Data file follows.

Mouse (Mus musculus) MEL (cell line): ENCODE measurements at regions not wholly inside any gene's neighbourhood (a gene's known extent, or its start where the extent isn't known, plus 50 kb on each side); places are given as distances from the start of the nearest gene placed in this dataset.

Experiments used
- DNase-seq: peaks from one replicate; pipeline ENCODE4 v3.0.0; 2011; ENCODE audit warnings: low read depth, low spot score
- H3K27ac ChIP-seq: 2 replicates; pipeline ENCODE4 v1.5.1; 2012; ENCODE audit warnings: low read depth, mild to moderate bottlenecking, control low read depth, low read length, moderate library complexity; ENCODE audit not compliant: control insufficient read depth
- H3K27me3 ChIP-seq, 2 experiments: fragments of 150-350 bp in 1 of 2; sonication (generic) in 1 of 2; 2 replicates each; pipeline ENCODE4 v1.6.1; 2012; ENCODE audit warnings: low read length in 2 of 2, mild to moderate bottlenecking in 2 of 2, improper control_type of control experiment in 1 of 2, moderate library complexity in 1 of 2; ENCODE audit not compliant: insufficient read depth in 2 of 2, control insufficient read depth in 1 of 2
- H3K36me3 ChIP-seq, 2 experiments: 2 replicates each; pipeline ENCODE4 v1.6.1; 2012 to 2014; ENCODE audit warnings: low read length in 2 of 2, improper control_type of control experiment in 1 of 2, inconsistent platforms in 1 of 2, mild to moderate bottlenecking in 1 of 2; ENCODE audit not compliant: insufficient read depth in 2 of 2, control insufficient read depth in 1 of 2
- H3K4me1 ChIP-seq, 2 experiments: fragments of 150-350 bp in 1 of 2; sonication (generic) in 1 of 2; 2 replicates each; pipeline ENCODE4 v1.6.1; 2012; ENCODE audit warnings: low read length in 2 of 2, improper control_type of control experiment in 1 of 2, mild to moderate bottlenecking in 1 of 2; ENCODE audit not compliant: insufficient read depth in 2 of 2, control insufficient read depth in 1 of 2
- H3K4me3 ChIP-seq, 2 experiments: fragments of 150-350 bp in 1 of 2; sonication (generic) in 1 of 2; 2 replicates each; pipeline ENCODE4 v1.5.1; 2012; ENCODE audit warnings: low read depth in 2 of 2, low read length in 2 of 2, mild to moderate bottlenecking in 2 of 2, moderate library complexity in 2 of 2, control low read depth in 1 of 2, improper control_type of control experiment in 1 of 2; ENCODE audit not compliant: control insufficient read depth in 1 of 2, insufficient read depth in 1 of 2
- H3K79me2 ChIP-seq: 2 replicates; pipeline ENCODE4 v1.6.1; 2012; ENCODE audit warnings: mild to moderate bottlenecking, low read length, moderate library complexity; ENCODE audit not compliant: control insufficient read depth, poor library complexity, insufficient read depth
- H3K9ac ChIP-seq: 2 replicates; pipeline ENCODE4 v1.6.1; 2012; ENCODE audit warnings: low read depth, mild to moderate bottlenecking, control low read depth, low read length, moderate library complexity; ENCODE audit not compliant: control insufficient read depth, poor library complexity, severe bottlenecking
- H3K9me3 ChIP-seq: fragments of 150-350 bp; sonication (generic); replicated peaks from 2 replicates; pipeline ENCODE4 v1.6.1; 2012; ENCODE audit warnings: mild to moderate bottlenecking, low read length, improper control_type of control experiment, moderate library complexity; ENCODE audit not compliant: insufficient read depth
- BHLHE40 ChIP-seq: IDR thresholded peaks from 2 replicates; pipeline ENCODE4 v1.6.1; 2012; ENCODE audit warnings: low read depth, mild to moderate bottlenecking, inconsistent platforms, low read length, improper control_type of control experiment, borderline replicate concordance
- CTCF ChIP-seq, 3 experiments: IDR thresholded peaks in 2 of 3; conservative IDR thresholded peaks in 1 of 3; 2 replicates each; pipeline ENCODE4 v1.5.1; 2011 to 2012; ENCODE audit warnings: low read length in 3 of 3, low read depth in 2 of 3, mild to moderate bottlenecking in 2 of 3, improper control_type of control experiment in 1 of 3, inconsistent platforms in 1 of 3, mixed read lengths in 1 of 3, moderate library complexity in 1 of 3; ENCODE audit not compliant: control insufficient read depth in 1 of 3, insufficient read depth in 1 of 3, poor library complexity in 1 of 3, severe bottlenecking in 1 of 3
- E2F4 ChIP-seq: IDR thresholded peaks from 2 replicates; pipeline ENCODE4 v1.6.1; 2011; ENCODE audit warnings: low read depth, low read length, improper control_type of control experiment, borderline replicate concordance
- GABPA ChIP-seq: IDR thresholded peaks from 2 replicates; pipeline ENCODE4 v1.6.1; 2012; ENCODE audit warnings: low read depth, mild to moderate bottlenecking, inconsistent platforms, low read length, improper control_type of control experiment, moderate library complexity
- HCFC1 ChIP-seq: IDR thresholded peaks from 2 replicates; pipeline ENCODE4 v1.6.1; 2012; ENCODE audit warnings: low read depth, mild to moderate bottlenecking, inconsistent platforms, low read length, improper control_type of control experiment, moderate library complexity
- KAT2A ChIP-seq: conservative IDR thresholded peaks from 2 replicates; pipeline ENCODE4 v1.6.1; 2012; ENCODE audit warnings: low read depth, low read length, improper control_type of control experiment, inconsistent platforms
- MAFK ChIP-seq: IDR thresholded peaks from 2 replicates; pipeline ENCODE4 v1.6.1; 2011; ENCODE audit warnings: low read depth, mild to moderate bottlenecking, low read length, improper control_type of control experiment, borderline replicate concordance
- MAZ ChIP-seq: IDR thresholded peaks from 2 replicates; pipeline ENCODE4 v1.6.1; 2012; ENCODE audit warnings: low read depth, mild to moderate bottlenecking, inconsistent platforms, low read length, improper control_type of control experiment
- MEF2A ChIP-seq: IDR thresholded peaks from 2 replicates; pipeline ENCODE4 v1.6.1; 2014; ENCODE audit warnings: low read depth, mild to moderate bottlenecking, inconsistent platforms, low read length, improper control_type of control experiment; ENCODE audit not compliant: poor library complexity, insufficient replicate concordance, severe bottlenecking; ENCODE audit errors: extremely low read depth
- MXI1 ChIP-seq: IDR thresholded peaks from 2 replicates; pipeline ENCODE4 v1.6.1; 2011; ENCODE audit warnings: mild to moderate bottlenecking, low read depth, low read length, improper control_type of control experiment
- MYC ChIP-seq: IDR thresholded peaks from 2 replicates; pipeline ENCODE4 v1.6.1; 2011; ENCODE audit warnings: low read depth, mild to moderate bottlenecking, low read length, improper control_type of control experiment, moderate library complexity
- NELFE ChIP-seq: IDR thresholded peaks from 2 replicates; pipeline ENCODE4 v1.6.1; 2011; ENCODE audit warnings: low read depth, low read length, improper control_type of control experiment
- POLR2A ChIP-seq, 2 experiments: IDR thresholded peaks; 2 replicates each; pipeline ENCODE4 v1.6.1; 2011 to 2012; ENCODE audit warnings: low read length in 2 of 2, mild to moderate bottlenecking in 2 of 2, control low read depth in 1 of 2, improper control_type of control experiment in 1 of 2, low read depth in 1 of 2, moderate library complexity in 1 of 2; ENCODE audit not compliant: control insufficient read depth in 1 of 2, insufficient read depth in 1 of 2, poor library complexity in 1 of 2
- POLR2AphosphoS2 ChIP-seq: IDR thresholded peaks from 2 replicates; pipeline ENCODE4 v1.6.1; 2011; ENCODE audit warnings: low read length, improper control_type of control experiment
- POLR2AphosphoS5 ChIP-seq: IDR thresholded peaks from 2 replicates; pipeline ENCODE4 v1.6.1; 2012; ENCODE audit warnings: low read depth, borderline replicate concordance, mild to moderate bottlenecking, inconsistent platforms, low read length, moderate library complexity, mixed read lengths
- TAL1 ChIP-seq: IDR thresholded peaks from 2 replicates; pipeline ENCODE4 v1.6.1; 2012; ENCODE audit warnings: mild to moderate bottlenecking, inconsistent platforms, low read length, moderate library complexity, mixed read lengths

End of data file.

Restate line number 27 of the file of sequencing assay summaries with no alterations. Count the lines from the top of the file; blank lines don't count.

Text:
- TAL1 ChIP-seq: IDR thresholded peaks from 2 replicates; pipeline ENCODE4 v1.6.1; 2012; ENCODE audit warnings: mild to moderate bottlenecking, inconsistent platforms, low read length, moderate library complexity, mixed read lengths